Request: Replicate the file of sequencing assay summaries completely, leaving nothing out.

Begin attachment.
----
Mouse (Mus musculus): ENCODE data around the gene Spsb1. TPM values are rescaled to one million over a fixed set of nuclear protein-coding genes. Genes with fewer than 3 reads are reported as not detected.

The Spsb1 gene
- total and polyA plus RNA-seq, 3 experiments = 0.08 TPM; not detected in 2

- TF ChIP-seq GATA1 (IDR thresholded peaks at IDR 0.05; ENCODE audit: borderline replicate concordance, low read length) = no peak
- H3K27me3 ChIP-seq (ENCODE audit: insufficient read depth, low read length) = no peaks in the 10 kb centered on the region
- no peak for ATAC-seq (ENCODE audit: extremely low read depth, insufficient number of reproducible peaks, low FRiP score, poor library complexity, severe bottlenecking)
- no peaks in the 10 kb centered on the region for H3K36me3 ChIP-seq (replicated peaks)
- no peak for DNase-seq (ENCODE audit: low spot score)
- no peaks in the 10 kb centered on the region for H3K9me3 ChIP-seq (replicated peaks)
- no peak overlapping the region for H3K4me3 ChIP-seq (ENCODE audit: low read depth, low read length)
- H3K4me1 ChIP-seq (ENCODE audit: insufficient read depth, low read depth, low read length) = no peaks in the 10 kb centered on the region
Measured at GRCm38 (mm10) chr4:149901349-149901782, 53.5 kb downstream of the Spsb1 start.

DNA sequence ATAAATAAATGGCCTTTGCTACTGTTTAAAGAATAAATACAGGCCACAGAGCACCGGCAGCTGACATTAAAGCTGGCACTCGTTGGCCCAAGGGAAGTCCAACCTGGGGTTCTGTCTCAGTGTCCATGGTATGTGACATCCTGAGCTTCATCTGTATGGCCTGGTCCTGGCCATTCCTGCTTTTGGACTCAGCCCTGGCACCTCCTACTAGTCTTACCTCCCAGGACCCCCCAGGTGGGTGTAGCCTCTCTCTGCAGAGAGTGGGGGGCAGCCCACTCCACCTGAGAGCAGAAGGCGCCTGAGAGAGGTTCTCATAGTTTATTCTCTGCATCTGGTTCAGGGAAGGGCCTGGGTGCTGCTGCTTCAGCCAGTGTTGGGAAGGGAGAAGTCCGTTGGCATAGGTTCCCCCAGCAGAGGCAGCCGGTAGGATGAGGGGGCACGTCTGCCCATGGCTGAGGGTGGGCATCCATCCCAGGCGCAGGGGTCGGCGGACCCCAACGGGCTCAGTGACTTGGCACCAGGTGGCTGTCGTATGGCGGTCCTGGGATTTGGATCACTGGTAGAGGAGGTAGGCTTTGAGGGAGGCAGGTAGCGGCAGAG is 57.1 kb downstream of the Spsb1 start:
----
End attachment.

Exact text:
Mouse (Mus musculus): ENCODE data around the gene Spsb1. TPM values are rescaled to one million over a fixed set of nuclear protein-coding genes. Genes with fewer than 3 reads are reported as not detected.

The Spsb1 gene
- total and polyA plus RNA-seq, 3 experiments = 0.08 TPM; not detected in 2

- TF ChIP-seq GATA1 (IDR thresholded peaks at IDR 0.05; ENCODE audit: borderline replicate concordance, low read length) = no peak
- H3K27me3 ChIP-seq (ENCODE audit: insufficient read depth, low read length) = no peaks in the 10 kb centered on the region
- no peak for ATAC-seq (ENCODE audit: extremely low read depth, insufficient number of reproducible peaks, low FRiP score, poor library complexity, severe bottlenecking)
- no peaks in the 10 kb centered on the region for H3K36me3 ChIP-seq (replicated peaks)
- no peak for DNase-seq (ENCODE audit: low spot score)
- no peaks in the 10 kb centered on the region for H3K9me3 ChIP-seq (replicated peaks)
- no peak overlapping the region for H3K4me3 ChIP-seq (ENCODE audit: low read depth, low read length)
- H3K4me1 ChIP-seq (ENCODE audit: insufficient read depth, low read depth, low read length) = no peaks in the 10 kb centered on the region
Measured at GRCm38 (mm10) chr4:149901349-149901782, 53.5 kb downstream of the Spsb1 start.

DNA sequence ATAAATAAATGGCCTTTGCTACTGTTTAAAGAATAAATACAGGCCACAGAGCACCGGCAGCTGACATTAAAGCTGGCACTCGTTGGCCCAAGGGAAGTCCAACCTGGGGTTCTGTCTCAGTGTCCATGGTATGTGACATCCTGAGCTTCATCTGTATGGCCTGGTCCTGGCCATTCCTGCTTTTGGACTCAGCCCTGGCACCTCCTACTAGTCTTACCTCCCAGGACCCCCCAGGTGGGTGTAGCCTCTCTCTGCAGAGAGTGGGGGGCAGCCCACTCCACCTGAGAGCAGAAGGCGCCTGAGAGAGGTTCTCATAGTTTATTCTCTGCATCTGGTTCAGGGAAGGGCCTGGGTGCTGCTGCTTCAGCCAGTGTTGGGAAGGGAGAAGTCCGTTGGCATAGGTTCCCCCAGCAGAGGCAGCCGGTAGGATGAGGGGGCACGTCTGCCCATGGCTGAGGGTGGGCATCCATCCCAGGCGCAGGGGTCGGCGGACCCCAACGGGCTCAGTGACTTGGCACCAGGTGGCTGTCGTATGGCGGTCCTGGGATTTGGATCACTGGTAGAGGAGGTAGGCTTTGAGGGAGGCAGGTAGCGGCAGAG is 57.1 kb downstream of the Spsb1 start: